(Below) Another example of a McCay comic up at auction is a piece called Indecision and Weak Will. Note how McCay reflects "indecision" and "weak will" as an adult neuroses that result in subjugation and confinement. Each character has his own angst or method of coping with harsh reality (the man on the far-left is pensive, but still can't decide how to act; the second man imagines every possible scenario, and yet doesn't know what to do; then finally, the man on the far-right is tormented by not knowing what to do, and thus, does nothing). The elephant, while clearly confined against its natural will, is the strongest character of all. We recognize that the elephant would choose to run away if he could, whereas the men are under the domination or control of their own "indecision and weak will".

Winsor McCay (1869 - 1934)
Indecision and Weak Will, original newspaper editorial cartoon illustration (signed, lower right)
Drawing-Watercolor (Ink, pen/paper)
Hammer Price: $ 2,400; €1,756, £1,492
Estimate: $2,000 - $3,000
Auction House: Heritage Galleries & Auctioneer (USA)

While this comic reflects the fears, weaknesses, and failures of modern man, the elephant serves as a constant reminder - an "Elephant in the room" (an English metaphorical idiom for an obvious truth that is either being ignored or going unaddressed) - that man has at his disposal his imagination and intellect to free him - should he choose to unleash them.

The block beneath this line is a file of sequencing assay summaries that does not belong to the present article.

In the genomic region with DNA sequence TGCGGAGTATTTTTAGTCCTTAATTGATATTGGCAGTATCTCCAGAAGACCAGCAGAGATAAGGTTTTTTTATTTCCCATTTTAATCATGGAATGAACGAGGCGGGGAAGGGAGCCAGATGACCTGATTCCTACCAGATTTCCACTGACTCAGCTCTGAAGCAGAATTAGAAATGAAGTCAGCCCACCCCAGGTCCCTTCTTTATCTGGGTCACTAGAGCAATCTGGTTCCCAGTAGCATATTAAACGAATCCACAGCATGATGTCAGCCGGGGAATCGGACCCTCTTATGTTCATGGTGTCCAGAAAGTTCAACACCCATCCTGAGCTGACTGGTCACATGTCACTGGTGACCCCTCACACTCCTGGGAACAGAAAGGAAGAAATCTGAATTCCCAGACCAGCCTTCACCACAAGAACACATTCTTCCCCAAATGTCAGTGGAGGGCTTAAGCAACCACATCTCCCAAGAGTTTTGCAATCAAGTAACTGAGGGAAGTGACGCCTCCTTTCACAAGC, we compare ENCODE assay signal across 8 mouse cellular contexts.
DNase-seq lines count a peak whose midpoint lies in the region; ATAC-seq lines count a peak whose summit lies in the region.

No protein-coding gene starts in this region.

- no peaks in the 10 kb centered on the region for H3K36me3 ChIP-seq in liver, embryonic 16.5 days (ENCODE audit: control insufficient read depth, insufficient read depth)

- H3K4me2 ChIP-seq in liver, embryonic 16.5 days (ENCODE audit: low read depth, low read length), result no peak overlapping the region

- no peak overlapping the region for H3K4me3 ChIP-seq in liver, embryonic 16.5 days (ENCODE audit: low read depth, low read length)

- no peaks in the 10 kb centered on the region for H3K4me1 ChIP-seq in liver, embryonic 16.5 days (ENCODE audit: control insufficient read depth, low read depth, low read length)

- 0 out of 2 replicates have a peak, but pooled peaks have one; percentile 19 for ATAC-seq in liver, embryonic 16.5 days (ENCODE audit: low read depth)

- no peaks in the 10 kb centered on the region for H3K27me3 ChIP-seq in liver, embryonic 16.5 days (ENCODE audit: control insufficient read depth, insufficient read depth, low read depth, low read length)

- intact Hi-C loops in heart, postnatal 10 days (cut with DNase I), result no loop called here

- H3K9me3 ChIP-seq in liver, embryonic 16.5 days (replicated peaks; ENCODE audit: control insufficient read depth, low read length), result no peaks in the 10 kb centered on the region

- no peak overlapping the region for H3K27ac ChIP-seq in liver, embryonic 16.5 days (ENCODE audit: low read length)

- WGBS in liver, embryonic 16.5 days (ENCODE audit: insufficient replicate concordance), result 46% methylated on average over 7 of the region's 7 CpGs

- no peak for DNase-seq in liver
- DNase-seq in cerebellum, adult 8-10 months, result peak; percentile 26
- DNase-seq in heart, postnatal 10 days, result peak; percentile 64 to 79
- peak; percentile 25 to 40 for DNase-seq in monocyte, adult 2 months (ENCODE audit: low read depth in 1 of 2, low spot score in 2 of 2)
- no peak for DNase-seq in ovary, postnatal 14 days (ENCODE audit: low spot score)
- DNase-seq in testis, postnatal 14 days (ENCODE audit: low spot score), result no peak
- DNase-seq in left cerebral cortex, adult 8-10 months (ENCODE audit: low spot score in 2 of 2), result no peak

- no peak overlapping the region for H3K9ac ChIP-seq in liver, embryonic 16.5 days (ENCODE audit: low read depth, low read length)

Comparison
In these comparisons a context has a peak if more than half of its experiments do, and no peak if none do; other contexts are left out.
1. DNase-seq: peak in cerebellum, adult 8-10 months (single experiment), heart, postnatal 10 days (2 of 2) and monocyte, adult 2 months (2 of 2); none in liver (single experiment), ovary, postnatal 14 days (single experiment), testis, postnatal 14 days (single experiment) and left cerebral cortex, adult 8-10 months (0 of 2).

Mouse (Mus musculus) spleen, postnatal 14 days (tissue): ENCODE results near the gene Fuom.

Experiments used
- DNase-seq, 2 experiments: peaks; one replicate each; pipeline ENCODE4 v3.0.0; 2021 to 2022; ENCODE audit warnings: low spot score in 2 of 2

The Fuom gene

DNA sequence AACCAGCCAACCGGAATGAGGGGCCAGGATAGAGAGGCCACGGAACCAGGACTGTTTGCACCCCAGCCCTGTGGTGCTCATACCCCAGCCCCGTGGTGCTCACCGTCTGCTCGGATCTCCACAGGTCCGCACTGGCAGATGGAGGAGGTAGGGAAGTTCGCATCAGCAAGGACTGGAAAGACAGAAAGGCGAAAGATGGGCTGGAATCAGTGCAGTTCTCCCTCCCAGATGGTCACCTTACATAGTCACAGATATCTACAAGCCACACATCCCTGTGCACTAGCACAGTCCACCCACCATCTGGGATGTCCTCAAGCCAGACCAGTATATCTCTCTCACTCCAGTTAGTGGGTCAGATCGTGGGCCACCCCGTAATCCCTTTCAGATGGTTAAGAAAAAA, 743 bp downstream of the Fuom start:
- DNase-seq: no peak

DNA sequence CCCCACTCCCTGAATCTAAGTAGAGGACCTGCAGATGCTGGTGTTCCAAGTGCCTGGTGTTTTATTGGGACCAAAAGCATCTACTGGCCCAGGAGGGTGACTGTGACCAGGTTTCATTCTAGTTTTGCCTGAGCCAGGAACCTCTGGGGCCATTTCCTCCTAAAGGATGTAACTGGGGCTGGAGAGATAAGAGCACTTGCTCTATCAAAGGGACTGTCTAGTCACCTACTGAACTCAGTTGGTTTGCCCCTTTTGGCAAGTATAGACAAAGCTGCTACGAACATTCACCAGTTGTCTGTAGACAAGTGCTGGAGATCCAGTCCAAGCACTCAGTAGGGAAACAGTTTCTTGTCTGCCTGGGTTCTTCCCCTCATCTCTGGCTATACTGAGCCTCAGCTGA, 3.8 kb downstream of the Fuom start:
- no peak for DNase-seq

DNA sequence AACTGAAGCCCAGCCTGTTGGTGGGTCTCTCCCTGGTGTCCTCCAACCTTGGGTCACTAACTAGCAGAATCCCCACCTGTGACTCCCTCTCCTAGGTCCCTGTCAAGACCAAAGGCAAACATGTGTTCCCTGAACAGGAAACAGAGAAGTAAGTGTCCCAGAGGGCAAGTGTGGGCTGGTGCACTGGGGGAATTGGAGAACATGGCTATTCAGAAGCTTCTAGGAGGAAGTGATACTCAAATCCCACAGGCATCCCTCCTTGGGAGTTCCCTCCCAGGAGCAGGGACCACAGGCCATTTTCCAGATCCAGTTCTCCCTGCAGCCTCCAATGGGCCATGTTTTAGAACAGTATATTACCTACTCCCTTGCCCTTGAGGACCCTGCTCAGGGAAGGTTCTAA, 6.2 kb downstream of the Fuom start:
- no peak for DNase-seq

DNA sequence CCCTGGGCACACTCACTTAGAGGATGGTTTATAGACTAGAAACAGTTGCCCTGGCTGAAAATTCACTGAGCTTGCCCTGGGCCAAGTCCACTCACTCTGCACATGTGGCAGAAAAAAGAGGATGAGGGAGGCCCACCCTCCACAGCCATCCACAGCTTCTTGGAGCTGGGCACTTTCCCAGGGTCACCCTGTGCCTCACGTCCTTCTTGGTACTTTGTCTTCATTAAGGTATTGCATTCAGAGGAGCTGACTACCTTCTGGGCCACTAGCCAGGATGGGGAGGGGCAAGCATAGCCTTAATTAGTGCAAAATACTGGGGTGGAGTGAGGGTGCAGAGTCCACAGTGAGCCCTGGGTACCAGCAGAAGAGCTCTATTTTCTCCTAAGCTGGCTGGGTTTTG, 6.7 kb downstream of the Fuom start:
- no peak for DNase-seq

While many people dismiss comics as a form of throwaway amusement, there are many examples, such as those seen in McCay's work, that meditate on art, reality and love, in a manner not far removed from work hanging in galleries. 


Winsor McCay, who is generally regarded as the first artistic genius of the comic strip medium, produced the form's first masterpiece - Little Nemo in Slumberland - which ran from 1905 to 1914. The comic's premise involved a young boy's nightly adventures in the fantastic realm of - yep, you guessed it - Slumberland! Each episode concluded with the child being shocked back into reality as he woke up or fell out of bed. 


I can't help but wonder if McCay would be shocked by how much his comics are selling for at auction. Perhaps McCay's fascination with the juxtaposition of "real life" and the worlds created by the unconscious mind would have caused him to retreat back to his sky bombs, wild trains, dirigible rides, exotic parades, bizarre circuses, and Byzantine and rococo-like settings and landscapes where Morpheus and his beautiful daughter would have kept him entertained in that magical place whereby his vivid imagination was sure to soar. 

And thank goodness it did... otherwise we'd have no one (Nemo means "No one" in Latin) to thank for the visual feats that transport everyone to Slumberland, a land where anything is possible. 


Comics as Culture written by M. Thomas Inge, the well-known academic authority on comics, is an excellent resource on the history of comics. 

Winsor McCay: His Life and Art, written by the animator-film historian, John Canemaker, is the most comprehensive (richly illustrated) bibliography on McCay and a must-read for those interested in a more detailed understanding of McCay's comic genius. 


If you're interested in learning more about or purchasing a piece of artwork created by Winsor McCay, type in the name "Winsor McCay" into the search box and you will be directed to Artprice, "The world leader in art market information".